Painful Web Standard Decision from IE
By Al Jigong Billings
The Internet Explorer team has detailed their implementation of the switch between different rendering standards over on the IEBlog. Previously, as seen in IE7 and IE6, Internet Explorer had two rendering modes, "Quirks" mode and "Standards" mode. As Chris Wilson states in the blog post, they will be changing this to the following modes:
- “Quirks mode” remains the same, and compatible with current content.
- “Standards mode” remains the same as IE7, and compatible with current content.
- If you (the page developer) really want the best standards support IE8 can give, you can get it by inserting a simple element.
The way to trigger standards mode was with a well-formed DOCTYPE declaration, like this:
<!DOCTYPE html PUBLIC "-//W3C//DTD HTML 4.01//EN" http://www.w3.org/TR/html4/DTD/strict.dtd">
The meta element is detailed in a post on A List Apart, which goes into all of this in great detail. (I'm not sure why A List Apart is effectively the mouthpiece for announcing this for Microsoft though.) This new meta element looks like:
<meta http-equiv="X-UA-Compatible" content="IE=8" />
So, the net result is that there is an IE6 mode that is backwards compatible to pre-IE6, which is "quirks" mode and the the existing "standards" mode, which is now suddenly IE7's rendering mode, and a new IE8 mode.
To be blunt, in my opinion, this is pretty !#@$!! stupid.
Now, I understand the idea that Chris Wilson has suggested in the past about versioning HTML and letting browsers know what kind of HTML with which a website says it is compatible. I'm somewhat sympathetic to the mantra of "Don't Break the Web." Unfortunately, this seems more like, as a comment on a blog mentioned, "Don't Fix the Web." What this sets up is that even when IE6 is finally dead and not simply resting (like a parrot), we'll be stuck with sites declaring, "Hey, I'm coded for IE7!" by their use of standards mode, but only when rendered in IE. Suddenly, standards mode is not really about standards in any sense at all for IE (leaving aside previous criticisms) and IE diverges even farther from the rest of us. For the rest of us, like Firefox, this standards mode will be our latest and greatest, not some locked in the bowels of time older version of our browser.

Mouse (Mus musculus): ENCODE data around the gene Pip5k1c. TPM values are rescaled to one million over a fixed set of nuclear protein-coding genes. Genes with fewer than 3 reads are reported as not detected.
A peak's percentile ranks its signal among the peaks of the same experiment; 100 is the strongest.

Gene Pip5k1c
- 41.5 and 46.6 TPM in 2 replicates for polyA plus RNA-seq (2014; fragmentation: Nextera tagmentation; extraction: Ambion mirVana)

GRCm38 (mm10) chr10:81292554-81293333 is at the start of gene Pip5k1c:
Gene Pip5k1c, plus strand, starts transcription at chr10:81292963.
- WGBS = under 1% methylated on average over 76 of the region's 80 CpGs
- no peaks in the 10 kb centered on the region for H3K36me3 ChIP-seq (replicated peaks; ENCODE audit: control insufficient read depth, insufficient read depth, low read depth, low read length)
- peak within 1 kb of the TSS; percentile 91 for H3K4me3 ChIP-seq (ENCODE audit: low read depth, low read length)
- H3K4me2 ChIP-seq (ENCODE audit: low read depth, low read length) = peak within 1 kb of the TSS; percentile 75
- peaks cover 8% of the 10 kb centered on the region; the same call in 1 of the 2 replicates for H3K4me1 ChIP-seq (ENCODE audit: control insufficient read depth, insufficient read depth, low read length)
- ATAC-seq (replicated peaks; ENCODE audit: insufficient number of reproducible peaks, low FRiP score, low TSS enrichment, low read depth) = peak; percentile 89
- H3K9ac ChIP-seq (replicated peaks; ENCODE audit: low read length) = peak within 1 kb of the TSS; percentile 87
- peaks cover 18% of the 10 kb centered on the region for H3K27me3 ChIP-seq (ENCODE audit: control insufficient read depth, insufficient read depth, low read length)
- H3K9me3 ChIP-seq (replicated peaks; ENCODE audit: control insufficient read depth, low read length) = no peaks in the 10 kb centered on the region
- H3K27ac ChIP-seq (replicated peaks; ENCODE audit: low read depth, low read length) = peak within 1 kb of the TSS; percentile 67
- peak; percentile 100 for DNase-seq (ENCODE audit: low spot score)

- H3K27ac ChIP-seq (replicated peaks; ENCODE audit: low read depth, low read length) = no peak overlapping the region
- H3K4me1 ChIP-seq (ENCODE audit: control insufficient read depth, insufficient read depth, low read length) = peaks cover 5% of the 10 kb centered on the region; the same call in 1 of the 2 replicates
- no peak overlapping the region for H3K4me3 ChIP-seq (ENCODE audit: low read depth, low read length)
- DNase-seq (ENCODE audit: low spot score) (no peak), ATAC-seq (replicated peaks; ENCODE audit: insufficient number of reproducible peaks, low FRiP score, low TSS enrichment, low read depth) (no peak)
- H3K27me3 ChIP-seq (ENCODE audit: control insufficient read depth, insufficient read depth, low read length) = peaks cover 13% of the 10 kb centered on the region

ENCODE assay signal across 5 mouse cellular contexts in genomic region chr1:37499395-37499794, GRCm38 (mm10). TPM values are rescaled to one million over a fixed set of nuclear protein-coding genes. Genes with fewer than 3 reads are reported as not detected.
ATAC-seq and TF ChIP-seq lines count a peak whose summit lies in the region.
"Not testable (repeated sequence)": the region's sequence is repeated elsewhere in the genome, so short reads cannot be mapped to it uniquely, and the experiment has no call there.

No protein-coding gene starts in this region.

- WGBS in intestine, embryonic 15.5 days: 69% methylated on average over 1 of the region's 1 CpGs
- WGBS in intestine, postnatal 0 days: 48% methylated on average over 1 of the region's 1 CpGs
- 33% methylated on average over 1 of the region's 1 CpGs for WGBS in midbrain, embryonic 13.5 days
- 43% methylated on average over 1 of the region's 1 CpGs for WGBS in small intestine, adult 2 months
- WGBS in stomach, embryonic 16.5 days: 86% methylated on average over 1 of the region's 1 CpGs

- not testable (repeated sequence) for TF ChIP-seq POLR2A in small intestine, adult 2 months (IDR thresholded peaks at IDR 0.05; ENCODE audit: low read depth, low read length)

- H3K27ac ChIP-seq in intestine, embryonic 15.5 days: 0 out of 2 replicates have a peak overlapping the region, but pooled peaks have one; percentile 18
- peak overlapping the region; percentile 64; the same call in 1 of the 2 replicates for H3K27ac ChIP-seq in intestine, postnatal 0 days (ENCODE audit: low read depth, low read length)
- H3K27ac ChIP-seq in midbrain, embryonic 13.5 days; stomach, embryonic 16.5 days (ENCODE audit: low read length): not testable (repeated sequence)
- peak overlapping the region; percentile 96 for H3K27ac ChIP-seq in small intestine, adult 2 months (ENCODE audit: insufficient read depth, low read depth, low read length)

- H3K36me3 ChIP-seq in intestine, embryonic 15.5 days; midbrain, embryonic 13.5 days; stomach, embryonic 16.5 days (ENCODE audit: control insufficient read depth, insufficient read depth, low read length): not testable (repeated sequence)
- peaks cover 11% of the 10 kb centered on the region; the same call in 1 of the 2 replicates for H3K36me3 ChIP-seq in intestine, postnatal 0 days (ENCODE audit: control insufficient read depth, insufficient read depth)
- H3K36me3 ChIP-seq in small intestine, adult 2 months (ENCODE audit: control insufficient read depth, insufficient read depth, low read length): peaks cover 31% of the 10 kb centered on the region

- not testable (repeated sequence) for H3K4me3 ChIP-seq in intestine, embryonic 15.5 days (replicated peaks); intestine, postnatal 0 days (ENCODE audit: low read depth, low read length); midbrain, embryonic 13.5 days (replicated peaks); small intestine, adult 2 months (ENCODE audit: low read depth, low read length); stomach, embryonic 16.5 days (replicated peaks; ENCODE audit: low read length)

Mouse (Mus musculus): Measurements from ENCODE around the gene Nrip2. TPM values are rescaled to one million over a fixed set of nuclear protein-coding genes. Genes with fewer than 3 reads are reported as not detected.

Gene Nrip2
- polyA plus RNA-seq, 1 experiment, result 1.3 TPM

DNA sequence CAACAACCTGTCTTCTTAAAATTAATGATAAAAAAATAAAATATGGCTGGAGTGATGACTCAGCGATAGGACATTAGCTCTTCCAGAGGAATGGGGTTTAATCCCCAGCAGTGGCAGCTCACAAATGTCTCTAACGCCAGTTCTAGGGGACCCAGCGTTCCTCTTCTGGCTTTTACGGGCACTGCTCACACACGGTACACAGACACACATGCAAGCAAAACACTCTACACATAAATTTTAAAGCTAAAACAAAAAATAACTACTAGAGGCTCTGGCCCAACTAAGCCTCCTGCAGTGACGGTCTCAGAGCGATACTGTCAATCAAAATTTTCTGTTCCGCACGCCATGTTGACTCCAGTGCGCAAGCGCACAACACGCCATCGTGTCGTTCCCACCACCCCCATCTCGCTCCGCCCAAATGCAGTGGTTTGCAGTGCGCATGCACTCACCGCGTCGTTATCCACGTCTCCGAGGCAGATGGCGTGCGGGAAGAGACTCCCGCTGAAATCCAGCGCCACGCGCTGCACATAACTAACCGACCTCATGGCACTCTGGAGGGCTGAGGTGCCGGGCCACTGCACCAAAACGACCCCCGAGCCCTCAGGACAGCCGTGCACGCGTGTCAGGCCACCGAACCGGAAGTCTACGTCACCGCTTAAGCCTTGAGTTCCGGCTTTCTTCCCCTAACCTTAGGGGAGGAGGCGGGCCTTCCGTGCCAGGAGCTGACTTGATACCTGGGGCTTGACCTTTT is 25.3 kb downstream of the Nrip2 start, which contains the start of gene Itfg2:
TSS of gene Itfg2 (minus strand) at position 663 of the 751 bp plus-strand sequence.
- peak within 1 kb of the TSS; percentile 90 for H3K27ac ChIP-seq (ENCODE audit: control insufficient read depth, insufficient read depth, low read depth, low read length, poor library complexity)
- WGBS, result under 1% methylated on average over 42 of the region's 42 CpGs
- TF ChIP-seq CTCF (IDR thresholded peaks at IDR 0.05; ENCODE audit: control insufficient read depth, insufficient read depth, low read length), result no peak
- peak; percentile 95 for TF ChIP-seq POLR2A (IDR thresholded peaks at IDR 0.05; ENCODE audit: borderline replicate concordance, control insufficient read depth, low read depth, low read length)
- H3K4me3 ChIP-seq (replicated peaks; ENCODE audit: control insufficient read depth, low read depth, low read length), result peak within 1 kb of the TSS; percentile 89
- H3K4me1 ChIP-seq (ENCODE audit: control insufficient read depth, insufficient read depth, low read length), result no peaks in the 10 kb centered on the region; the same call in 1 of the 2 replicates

I see no reason to expect that anyone else will implement this meta tag. Why would anyone bother? It isn't part of any spec and it doesn't help anyone but the IE team. The way it helps them is by allowing them to force compliance with older versions of their product. I'm sure that when IE9 comes out, the tag will have 'content="IE=9"' in it.
Forget it. If there is a quirks mode and a standards mode, fine, but there should only be these two, existing, modes, not an endless plethora of them until the end of time, constantly muddying the waters for everyone (including web developers working on IE). I also think that standards mode should be the default, not the other way around, but I may be in the minority there. The IE team making standards mode really be "IE7 mode" within IE is just damning and something that people don't seem to be really thinking about in the comments I've seen.
If this is really a good decision, then the IE team should convince everyone in the HTML working group to add it to the new HTML5 standard. As an aside, I should mention that a draft of the HTML5 standard went live today, along with a document detailing differences from HTML4.
We, all of us concerned with the web outside of Microsoft, want people to update their sites to current specifications, whether of HTML or CSS, or what-have-you. The web is an evolving environment. We should not be encouraging people, in my opinion, to write sites like it is 1999 still, or even like it is 2006, when newer standards come out. Where will we and the web be in five or ten years if we do not encourage people to move forward?
This new mode, and the change to standards mode within IE, just enables IE to continue to hold back the improvement of the web. If this is implemented, I can only hope that web developers get so pissed off about it that they refuse to be co-opted this way by Microsoft. Without public outcry by people, there is very little chance that the IE team will reconsider shipping this.